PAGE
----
Yesterday was Citi's investor day. It was the bank's first such event in over nine years. While rivals like J.P. Morgan compel business leaders like Daniel Pinto to stand up annually and declaim their strategy to investors, Citi hasn't done this since the financial crisis.
It's not clear why as yesterday's presentation by Jamie Forese - president of the bank's Institutional Clients Group (ICG) - suggests things are looking good. ICG includes the investment banking and capital markets businesses, sales and trading, the private bank, securities services and treasure and trade solutions. Forese's presentation, which we've summarized below, explained how these all fit together and benefit Citi's salespeople and traders in particular. I
f you're wondering whether to work for Citi, this is what you need to know.
Citi's ICG group is expected to account for 49% of its revenues and 70% of its profits this year. While other banks have sought to reduce their reliance on investment banking businesses as a source of P&L, Citi is still fully tied-in to ICG as a profit-generator. If you're a salesperson or trader at Citi you should therefore have a degree of respect internally.
As the chart below shows, Citi looks unusually well prepared for Brexit. Alongside London, it already has trading floors in Ireland, France, Spain, Germany, Italy, Poland and Sweden. This is in contrast to other banks (eg. Barclays and RBS), which have spent the past few years pruning operations on continental Europe.
Corporate clients (companies) are all the rage. Goldman Sachs and Deutsche Bank are both targeting them instead of institutional clients (fund managers) because corporate clients need to trade all the time - even in calm markets, whereas institutional clients are more likely to trade in the kinds of volatile markets which have disappeared. As Oliver Wyman and Morgan Stanley pointed out in their report earlier this year, corporate-focused trading businesses are usually less capital intensive than institutionally focused ones. Corporate transactions are simpler and don’t require banks to risk their own balance sheets. Corporate clients therefore offer faster growth and higher returns.
Citi's institutional client group is already oriented towards the kinds of corporate clients that other banks are now chasing. As the charts below show, 40% of its revenues overall come from corporate clients, and 34% of its revenues in fixed income currencies and commodities (FICC) trading come from these groups - rising to over 40% in macro trading (rates and FX). The vast majority of Citi's corporate clients (84%) are global multinationals.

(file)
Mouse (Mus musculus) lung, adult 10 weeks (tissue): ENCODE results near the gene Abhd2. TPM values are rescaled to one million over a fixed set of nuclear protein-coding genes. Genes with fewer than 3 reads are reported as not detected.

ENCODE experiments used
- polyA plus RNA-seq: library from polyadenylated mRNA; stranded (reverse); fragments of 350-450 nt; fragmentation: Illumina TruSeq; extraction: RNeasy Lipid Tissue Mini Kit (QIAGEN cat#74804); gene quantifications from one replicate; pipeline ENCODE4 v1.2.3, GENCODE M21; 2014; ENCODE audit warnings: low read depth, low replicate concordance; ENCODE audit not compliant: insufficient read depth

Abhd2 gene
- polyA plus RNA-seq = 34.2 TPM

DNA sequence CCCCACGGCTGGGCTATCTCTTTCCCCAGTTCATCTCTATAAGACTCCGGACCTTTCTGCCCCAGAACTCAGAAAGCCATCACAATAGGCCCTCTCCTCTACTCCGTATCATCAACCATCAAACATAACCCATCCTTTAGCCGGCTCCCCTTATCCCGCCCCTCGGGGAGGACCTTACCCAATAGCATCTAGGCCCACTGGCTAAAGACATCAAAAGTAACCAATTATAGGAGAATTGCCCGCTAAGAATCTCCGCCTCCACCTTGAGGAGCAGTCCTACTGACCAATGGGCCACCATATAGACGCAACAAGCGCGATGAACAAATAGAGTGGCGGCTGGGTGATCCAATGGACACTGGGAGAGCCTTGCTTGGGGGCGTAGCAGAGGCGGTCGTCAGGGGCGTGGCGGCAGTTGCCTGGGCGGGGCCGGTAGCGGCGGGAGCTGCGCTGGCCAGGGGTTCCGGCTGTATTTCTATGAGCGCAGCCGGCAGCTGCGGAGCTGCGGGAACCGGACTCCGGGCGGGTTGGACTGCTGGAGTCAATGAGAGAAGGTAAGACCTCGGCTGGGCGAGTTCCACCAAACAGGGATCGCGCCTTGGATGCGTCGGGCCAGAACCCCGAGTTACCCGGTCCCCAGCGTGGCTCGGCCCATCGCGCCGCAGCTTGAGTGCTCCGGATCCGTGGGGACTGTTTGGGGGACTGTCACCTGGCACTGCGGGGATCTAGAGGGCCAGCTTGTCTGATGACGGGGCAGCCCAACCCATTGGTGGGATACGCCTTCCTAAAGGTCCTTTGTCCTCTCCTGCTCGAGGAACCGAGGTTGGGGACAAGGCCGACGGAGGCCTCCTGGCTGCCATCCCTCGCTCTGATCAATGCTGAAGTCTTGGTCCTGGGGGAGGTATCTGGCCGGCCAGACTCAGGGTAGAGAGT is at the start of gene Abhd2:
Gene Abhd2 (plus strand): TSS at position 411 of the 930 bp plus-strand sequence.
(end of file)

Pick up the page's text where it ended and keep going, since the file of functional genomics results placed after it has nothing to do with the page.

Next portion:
Overall client mix, Citi ICG
Client mix in fixed income currencies and commodities (FICC) trading, Citi ICG
Citi's presentation helps explain why other banks are so keen to chase corporate clients. As the chart below shows, corporate clients who use Citi's trade finance, treasury services and corporate lending businesses also use its foreign exchange and rates trading (macro) desks on a regular basis. This has helped maintain Citi's macro business in quiet markets where asset managers, banks and hedge funds don't trade much.
While Goldman is now trying to build its corporate client business, the chart below explains why this might be problematic. - Citi's corporate clients come to use suite of its "networked services." In order to win corporate clients in macro trading, you also need to be strong in trade finance, treasury services and corporate lending - areas which Goldman has traditionally avoided.
Thanks to these multinational corporate clients, Citi's macro business is benefiting from impressive growth. As the chart below shows, rates and currencies revenues combined are up 12% this year. By comparison, Goldman's FX business in particular has been struggling and its rates revenues were down "significantly" in the second quarter.
Goldman Sachs is a big fan of shunting staff to low cost locations as a means of cutting expenses. So, it turns out, is Citi. But while costs accounted for around 76% of revenues at Goldman in the first quarter, they were only 55% of revenues at Citi's ICG. This might be attributed to the different business mix of the two firms, but Citi lost no time in proclaiming itself as one of the most efficient investment banks in the market.
Citi spent much of late 2015 and all of 2016 building its equities sales and trading business. Yesterday's presentation suggested it's not done yet. - Citi wants to be a top five player in equities sales and trading and is currently ranked seventh globally. It plans to focus on the prime brokerage business as this has a multiplier effect on other equities revenues, to cross sell to fixed income clients, and to "optimize" its trading platform.
Even so, the cost cutting at Citi isn't over. The bank plans to continue migrating resources away from high cost locations (eg. London and New York) and to continue automating and simplifying its processes to achieve productivity savings. Ultimately, it wants costs in the ICG to account for 50% or less of revenues and to shave another 70 basis points off total expenses. For all CEO Michael Corbat's talk of restructuring being over at Citi, this clearly isn't the case. Front office operations account for 80% of costs at Citi's ICG. As the bank cuts costs further, it therefore seems highly likely that front office staff will be affected.